There are companies that somehow don't seem to get Scrum to work, and they attempt to get it undone — to uninstall it, so to speak. Sometimes the reason is that they feel they don't get the expected results, or that control is no longer there. In most cases it wasn't installed correctly, with all the necessary parts. Sometimes the old version of working wasn't completely deleted and is still in use by some people within the company. Maybe the manual wasn't fully read, or there was no commitment to get it to run properly. I even know of cases where companies try to use both Scrum and the old ways on the same project — and that simply does not work.
But once Scrum is installed, it's very hard to get rid of. To assist in this, I've devised ten simple steps to remove Scrum and return to the former version of working.
1. First of all, stop holding the retrospectives. These retrospectives are for feedback that you get directly from the teams, and you don't need this anymore. You don't need to suboptimize, so stop them altogether. You still can find out if everything went according to plan at the end of the project. And you have those wonderful Gantt charts that worked for more than a hundred years to keep track of things.
2. Reduce the daily stand-ups. Once a week will probably suffice, and to speed things up let one person, for example someone who manages the project and has an outside view, give an update. The best thing is to do this in a report so everybody can read it. Any feedback can be provided in meetings or by email. Once you have these, you don't need the stand-up any longer.
3. Once there are no more stand-ups, you can get the stickies off the wall and delete the sprint backlogs. There's no further need for an information radiator to indicate to everyone the current state of the project. Instead, you can use the reports for this too, and because the team no longer needs to update the sprint backlog, someone who isn't really working on the team can update the report. A project manager, for example. It's important that it contain only how much money is being spent, not what is getting done.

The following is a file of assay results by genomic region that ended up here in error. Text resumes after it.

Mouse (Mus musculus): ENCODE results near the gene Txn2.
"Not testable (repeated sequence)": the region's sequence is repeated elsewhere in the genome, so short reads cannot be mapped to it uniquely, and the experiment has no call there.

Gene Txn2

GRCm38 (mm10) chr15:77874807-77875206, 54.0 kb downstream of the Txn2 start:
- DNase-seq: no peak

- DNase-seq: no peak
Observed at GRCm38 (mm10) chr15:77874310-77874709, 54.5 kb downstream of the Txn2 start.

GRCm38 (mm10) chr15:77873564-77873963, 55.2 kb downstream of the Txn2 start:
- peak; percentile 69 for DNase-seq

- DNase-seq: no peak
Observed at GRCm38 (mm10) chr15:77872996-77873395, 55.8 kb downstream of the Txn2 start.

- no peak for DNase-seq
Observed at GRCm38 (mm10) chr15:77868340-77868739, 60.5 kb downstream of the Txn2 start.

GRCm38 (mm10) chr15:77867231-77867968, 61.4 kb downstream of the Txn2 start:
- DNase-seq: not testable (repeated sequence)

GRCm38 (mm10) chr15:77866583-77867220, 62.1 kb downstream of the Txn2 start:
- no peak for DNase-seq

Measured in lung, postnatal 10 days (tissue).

4. Sprints are no longer needed, so remove these. The best thing is to first make them longer, so no one will notice. By prolonging them to six weeks and then steadily moving to eight or more, people can get used to the longer production periods. It's a good idea to install deadlines to keep focus. Make sure the deadlines are fixed to keep pressure on the teams and make them work continuously on the product. Then it's no problem to bring in more projects.
5. To be sure that you can fill the entire period with work, it's best to be sure that everything is in place. Make an extensive plan. This plan has to contain everything, with as many details as possible. Functionality design with interaction design and technical details and any other solution you can think of. To be sure that you don't get a chaotic situation where everybody wants to have a say in things, make sure that the plans are made by a few key figures. Architects, interaction designers, and art directors, for example. Make sure management or the customer has the final say on things and signs off on them. After all, it would be wise to have an autograph on this plan in case anything goes wrong. It's no problem to keep changing the plan, as no one really reads it.